Never reboot again with Ksplice

If you use Linux, you don't reboot very often. In my case, the only time I reboot is when I upgrade a system. But just suppose you didn't have to do even that. Suppose you could make major updates and never have to reboot your system? You don't have to imagine it anymore. Ksplice delivers the goods.

That may not sound like much to those of you who are used to Windows and its 'improvement' to having to be rebooted only every month or so. For IT departments, it's another story. If a desktop has to be rebooted every now again, so what? But if it's a server or several hundred servers, then it's another matter entirely.

Ksplice can't promise zero downtime — nothing on God's Earth can do that. But what they can do is seamlessly merge most major upgrades into CentOS, RHEL (Red Hat Enterprise Linux) Debian or Ubuntu servers without missing a beat.

Ksplice does this by comparing the original and patched kernels and then using a customized kernel module to patch the new code into the running kernel. For most easy code changes, that's not a big deal. Each Ksplice-enabled kernel comes with a special set of flags for each functions that will be patched. The Ksplice process then watches for a moment when the code for the function being patched isn't in use, and zap! The patch is made.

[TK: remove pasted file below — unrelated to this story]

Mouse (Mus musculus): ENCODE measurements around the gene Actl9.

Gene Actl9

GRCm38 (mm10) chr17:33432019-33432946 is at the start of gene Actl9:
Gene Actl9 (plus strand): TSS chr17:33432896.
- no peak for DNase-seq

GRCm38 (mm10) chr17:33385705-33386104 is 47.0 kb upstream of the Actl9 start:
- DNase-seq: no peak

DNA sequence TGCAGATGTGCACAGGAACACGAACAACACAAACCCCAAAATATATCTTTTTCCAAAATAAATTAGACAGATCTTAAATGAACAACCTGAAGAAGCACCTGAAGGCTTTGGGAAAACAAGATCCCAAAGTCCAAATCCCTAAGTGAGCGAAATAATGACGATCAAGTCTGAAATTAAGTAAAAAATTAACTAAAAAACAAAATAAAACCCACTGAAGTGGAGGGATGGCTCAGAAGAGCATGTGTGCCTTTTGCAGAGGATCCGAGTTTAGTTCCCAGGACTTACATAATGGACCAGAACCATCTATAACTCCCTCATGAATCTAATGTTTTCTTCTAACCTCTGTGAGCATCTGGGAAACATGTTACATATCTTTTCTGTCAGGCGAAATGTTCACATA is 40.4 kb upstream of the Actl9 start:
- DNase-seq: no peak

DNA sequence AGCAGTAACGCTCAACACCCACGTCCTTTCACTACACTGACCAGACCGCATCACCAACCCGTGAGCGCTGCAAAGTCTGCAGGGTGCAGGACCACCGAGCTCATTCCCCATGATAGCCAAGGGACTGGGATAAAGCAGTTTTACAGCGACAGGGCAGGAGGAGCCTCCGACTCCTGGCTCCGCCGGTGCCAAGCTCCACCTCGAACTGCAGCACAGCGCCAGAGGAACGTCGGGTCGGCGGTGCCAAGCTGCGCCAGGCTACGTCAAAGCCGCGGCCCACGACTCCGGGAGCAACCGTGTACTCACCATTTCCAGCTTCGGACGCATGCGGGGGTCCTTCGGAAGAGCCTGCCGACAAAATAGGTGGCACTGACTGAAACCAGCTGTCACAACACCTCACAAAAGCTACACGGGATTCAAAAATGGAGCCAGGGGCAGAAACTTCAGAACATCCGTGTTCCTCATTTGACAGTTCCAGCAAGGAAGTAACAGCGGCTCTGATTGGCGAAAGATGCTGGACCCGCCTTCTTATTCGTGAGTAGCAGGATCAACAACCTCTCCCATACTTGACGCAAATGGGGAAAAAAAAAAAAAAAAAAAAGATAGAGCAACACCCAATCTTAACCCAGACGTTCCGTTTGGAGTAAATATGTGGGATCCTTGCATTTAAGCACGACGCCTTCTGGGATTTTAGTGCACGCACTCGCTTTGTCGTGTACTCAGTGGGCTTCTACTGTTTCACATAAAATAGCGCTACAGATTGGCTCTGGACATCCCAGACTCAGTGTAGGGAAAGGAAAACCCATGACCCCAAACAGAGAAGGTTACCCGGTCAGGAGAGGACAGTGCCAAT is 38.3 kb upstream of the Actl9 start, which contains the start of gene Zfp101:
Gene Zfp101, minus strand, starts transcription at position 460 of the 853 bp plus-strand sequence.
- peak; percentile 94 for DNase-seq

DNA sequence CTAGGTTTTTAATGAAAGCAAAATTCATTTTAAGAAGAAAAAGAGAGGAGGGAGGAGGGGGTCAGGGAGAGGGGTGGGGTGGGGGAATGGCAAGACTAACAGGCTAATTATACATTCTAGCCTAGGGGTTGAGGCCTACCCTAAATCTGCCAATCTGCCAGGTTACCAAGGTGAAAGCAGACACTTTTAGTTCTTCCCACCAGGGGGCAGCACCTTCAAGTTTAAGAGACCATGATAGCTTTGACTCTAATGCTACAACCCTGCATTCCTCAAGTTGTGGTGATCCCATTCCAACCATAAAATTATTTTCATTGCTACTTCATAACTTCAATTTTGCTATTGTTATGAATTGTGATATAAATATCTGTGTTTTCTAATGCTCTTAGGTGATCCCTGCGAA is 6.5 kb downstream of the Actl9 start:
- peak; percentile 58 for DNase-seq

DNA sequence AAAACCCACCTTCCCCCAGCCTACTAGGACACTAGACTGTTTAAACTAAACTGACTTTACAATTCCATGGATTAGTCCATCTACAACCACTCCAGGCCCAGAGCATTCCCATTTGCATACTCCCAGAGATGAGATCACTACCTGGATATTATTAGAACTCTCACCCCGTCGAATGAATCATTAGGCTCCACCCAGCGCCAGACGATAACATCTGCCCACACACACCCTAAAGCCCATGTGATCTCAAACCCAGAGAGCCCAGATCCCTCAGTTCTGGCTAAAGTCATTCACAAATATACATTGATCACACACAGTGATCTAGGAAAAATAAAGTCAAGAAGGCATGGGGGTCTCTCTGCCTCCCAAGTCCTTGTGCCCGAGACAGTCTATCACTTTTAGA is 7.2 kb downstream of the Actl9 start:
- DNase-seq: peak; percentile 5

To make this happen, the kernel will run a little slower while Ksplice looks for its chance to make its changes. In my experiences using ksplice with Ubuntu, you'll never notice the slight speed loss.

For more complicated changes, such as dealing with data structure changes, Ksplice developers have to customize the code for each change. That's why Ksplice is available as a service. With each such patch, Ksplice updates the code needed to make more complex patches invisible to server administrators.

If I were in charge of a datacenter or a major IT installation, I wouldn't start switching all my servers over to Ksplice quite yet. I'd want to see more of a track record and wait for it to get more blessings from the various standard organizations. What I would do is start pilot programs with Ksplice. If the program continues to live up to its promise, it will become a core part of every business Linux server. Its potential is that high.

Copyright © 2010 IDG Communications, Inc.

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